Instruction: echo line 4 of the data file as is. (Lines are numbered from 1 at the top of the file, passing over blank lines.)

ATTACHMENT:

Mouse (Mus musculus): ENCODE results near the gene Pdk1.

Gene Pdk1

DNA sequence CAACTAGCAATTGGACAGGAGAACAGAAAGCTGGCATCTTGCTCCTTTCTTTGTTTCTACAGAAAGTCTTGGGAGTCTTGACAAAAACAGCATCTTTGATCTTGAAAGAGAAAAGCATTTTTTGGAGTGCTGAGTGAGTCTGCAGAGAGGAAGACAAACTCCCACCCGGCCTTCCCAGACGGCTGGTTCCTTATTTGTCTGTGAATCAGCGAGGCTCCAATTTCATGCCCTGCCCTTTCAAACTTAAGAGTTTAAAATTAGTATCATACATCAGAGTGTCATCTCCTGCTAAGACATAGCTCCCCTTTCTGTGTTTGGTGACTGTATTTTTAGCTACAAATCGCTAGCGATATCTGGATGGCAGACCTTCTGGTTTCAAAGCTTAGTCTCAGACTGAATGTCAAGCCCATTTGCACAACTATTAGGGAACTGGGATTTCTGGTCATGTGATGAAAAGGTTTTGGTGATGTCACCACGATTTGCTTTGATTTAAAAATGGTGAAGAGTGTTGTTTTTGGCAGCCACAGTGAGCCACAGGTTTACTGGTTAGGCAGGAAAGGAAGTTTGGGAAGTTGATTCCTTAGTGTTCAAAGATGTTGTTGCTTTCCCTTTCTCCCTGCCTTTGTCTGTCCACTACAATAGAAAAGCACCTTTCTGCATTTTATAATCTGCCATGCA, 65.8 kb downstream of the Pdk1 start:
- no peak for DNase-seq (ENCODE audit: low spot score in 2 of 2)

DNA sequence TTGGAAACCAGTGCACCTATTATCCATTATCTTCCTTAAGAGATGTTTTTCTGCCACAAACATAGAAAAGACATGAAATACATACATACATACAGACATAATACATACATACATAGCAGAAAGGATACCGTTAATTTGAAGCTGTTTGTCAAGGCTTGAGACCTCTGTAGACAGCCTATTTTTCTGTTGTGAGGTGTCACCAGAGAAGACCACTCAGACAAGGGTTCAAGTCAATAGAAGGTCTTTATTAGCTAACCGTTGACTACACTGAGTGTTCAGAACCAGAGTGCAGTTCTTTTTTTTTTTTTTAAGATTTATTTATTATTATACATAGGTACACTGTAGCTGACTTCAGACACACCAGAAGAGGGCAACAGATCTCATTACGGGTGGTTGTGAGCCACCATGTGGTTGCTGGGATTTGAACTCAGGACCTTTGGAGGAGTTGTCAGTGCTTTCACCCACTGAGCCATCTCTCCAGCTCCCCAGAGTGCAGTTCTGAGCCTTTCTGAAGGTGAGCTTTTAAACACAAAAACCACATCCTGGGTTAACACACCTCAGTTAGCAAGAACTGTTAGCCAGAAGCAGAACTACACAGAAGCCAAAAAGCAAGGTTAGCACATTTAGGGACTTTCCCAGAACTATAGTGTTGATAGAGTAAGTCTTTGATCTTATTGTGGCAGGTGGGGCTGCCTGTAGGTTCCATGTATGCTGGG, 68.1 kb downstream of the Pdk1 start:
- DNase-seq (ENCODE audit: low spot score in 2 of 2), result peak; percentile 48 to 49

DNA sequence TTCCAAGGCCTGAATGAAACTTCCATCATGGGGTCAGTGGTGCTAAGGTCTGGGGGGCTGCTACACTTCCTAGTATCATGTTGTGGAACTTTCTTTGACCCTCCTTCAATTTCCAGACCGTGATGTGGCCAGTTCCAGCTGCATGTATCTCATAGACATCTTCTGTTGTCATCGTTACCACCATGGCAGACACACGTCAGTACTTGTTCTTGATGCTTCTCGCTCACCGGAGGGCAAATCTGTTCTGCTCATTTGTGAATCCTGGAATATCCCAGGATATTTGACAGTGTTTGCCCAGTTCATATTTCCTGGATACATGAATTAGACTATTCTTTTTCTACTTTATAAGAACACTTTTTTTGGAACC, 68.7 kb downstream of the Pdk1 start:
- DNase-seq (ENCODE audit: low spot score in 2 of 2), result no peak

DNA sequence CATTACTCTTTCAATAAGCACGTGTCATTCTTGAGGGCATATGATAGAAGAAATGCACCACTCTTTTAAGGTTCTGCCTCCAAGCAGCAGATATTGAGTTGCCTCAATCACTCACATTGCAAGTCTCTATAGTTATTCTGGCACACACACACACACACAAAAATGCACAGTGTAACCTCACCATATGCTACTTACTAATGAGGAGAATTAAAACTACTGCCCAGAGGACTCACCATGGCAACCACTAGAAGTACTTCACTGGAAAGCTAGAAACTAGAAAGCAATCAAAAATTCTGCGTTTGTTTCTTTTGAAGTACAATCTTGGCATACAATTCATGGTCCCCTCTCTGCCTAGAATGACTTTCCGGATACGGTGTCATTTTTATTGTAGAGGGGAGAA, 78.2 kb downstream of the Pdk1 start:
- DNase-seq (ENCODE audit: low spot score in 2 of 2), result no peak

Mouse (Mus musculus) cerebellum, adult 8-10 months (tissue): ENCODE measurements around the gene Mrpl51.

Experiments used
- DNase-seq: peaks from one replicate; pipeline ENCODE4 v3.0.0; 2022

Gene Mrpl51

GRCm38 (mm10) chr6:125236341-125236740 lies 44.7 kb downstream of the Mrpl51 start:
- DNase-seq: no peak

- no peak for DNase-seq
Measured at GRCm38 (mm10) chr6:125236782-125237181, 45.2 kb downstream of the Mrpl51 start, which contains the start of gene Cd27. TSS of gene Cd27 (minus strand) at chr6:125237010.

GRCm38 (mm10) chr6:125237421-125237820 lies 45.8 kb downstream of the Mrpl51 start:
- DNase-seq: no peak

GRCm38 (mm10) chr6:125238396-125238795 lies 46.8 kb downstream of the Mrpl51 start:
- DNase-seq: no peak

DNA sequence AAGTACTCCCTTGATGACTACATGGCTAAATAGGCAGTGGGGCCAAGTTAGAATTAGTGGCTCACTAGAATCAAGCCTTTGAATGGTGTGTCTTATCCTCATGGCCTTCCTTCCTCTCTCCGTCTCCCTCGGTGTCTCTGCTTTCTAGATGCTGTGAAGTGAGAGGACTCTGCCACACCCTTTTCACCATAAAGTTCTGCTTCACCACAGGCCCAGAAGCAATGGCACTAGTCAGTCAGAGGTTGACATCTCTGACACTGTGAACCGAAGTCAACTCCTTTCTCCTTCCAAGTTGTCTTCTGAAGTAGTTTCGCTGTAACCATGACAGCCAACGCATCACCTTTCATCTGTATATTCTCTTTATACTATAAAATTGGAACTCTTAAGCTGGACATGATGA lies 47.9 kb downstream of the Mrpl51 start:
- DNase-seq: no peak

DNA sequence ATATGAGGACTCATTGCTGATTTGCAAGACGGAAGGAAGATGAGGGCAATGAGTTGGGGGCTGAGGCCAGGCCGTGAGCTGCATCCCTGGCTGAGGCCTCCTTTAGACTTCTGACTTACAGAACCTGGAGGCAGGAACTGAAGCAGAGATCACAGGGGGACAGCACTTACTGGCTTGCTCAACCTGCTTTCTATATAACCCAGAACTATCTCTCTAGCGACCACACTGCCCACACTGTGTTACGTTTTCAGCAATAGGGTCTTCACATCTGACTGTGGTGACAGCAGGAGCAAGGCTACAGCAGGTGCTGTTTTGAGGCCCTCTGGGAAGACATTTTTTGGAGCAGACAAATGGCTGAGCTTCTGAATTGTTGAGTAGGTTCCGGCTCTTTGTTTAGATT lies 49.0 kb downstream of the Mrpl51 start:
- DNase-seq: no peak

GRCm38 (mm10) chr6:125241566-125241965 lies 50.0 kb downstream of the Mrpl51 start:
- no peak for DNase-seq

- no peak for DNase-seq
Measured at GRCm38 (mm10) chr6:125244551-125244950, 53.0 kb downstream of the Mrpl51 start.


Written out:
- no peak for DNase-seq (ENCODE audit: low spot score in 2 of 2)